Luke Shaefer is the director of Poverty Solutions, a university-wide initiative that partners hundreds of University of Michigan faculty experts and student researchers with community organizations and policymakers to alleviate poverty. Shaefer said about 50% of its work is in the city of Detroit, where Poverty Solutions has provided critical expertise in such areas as tax foreclosure, public health and auto insurance reform. Shaefer detailed some of that work in a recent interview.
What was the impetus for creating Poverty Solutions?
It began as a presidential initiative, actually. In 2016, there was a committee formed to put together a charge for an initiative on poverty. It was a wonderful committee with folks from all across the university who decided it was time to build on a really long and proud tradition of basic research on poverty, to now have a much more engaged program that would partner with communities and really try to test out strategies. So the mission was formed to partner with communities and policymakers to find new ways to prevent and alleviate poverty.
What have been some of those partnerships?
It was in the first year or two that we formed a partnership with Detroit Mayor Mike Duggan and his administration in the city called the Partnership on Economic Mobility. I think a lot of our most impactful work has been done in partnership with the mayor’s office and with the different city departments. We’ve done a great deal with housing and revitalization. We’ve worked a great deal with workforce development and with public health. So a lot of how we live out our mission happens in the city of Detroit.
What are some of the projects you’ve done that you’re most proud of?
Everything we work on is done in deep partnership with community groups and policymakers. We played a role in an innovative program called Make It Home. It was a partnership with amazing community-based organizations, the city of Detroit and the Rocket Community Fund to provide a path to home ownership for renters in homes that were going to be lost to tax foreclosure. Tax foreclosure has been a huge issue in the city of Detroit. This was sort of a proactive way to counter some of those challenges with a broad-based coalition. We were part of the idea development and we’ve been a part of evaluating the impact.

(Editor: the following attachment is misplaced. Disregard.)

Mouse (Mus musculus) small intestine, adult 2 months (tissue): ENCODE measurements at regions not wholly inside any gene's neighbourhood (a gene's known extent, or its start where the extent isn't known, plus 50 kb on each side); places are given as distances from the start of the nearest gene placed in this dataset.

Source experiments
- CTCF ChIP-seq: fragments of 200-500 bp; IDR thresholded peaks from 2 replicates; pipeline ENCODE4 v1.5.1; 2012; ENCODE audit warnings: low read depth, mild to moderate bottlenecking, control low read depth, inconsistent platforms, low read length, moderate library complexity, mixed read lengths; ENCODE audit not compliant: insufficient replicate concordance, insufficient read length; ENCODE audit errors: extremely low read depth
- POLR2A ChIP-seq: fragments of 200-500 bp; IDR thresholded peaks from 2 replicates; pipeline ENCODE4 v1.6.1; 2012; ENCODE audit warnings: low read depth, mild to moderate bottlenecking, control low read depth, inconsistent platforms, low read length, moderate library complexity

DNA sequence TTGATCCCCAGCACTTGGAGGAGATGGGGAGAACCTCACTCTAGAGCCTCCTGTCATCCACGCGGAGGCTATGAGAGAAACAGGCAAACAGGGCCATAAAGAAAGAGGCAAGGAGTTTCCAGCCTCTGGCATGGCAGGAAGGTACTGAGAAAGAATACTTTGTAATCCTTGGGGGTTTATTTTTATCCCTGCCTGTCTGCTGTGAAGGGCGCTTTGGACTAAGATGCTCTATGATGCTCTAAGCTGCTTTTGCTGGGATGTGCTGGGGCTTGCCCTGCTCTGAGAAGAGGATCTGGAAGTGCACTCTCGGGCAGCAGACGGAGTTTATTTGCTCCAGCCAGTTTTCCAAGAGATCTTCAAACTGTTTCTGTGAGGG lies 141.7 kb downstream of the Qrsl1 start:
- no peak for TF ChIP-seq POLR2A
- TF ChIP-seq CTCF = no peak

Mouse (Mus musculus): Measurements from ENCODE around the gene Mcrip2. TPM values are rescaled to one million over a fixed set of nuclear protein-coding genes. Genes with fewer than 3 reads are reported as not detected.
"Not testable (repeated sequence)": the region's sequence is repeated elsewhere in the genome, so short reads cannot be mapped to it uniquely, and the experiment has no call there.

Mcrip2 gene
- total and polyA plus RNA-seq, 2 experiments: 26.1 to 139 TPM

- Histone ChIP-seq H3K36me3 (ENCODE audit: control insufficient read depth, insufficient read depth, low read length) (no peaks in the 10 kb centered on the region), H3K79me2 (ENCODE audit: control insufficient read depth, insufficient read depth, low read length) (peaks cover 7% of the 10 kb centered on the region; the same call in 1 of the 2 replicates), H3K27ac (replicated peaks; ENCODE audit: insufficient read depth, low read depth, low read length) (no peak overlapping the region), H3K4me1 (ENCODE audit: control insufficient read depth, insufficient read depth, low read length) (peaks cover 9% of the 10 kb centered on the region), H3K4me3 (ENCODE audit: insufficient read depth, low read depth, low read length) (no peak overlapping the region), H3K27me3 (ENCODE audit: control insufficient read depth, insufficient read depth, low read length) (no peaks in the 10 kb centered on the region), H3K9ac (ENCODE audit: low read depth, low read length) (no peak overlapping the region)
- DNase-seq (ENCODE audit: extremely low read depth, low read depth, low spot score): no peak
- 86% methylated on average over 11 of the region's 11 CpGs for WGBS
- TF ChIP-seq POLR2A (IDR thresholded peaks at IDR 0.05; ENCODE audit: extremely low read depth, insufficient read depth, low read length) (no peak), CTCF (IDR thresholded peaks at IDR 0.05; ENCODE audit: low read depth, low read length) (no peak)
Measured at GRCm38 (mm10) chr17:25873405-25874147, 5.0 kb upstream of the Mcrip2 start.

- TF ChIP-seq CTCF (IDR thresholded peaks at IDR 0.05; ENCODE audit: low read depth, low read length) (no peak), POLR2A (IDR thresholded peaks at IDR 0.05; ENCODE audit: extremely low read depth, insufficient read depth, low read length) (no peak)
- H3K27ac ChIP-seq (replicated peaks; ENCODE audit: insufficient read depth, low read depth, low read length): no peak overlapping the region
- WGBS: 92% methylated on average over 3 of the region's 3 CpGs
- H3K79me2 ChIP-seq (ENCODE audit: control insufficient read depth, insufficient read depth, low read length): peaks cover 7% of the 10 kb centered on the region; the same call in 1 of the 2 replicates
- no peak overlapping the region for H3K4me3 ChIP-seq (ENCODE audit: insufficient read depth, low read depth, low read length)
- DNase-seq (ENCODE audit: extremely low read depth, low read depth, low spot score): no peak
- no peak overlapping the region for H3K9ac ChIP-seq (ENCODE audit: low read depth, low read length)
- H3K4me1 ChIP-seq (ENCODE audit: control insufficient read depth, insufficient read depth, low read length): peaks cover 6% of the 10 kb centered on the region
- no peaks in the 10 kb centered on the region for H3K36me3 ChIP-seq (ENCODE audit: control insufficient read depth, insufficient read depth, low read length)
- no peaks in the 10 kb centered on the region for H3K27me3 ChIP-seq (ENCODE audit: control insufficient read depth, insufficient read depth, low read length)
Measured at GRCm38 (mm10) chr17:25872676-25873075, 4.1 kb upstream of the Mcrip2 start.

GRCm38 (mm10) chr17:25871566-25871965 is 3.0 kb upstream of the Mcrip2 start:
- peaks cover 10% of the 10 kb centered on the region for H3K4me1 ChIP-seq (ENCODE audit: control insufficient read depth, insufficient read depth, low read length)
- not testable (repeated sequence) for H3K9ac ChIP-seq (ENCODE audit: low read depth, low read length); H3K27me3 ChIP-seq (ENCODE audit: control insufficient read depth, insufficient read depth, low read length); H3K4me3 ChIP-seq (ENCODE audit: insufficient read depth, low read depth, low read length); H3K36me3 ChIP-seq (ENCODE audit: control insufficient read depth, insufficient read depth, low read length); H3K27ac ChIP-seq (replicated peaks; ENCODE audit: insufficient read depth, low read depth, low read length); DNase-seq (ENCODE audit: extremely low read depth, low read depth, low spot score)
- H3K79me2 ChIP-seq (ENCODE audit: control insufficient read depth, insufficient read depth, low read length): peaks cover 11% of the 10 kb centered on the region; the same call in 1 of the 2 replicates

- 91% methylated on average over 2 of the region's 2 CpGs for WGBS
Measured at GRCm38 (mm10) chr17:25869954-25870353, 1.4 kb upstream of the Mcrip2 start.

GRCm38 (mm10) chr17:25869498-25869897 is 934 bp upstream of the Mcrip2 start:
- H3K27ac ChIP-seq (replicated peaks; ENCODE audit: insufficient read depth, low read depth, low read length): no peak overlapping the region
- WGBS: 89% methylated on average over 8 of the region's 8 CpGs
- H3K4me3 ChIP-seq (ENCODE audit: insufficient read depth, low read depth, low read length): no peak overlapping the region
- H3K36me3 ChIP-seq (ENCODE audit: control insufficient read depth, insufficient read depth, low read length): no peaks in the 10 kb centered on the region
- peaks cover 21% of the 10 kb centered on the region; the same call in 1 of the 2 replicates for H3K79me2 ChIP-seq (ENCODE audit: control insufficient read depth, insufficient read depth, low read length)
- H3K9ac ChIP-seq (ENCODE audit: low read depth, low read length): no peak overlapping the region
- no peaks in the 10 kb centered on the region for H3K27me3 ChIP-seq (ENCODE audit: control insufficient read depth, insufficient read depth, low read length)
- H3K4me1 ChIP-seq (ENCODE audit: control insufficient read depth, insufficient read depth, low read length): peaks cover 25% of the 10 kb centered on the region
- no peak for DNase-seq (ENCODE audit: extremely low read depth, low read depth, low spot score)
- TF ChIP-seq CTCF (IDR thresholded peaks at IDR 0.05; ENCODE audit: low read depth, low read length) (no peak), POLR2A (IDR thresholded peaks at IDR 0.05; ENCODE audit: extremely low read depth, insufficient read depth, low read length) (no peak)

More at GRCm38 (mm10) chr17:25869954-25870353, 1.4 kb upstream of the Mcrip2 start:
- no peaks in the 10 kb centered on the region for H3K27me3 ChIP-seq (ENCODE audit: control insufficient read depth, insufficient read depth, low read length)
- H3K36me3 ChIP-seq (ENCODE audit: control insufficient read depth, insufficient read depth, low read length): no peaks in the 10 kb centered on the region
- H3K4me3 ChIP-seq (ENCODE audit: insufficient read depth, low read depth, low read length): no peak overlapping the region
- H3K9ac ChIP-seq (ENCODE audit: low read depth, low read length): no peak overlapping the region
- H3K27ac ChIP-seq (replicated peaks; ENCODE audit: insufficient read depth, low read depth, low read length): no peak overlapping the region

Our research also helped inform a new $13 million eviction prevention effort that’s happening in the city that we’re really excited about.
Our work really helped inform the state’s understanding of how high auto insurance rates were and how difficult it was to secure auto insurance in the city, as well as the state. And it’s been credited with being influential in the 2019 auto insurance reform that occurred. That reform has brought rates down somewhat, although it still left some big issues on the table. Broadly speaking, we’re really trying to use evidence that will make tangible changes in the world that will empower families to live healthy and productive lives.
What are some of the new projects you’re working on this year?
We are continuing to be a thought partner on the city’s Community Health Corps. We have a pretty big scope of work around eviction. We have some scholars who are deeply involved in how courts process evictions and what’s happening to the tenants.
We’re doing a lot of work around helping to develop a big roof repair program in the city. And we’re also playing a role in coordinating lead abatement efforts in the city, which is a big issue. All those things are ongoing.
Michigan recently raised the earned income tax credit from 6% to 30% of the federal credit. What impact do you think this will have on easing poverty in the state?
The EITC (Michigan calls it the Working Families Tax Credit) is one of the very best-evaluated and clearly successful public benefits programs we have. We can see lots of positive poverty reduction and other sorts of impacts on improving well-being.
Poverty Solutions has been a part of a lot of work to simplify the process of accessing public benefits, make it easier for families to know what they’re eligible for, and navigate the process so they can get to spend more time on the work of doing what they need to do for their families.
I think that the increase in the Working Families Tax Credit is a really great start, and there’s lots of ways, small, medium and large, that the state can continue to use evidence to make our programs work better for families in need.
This story was written by Rick Haglund of Michigan News.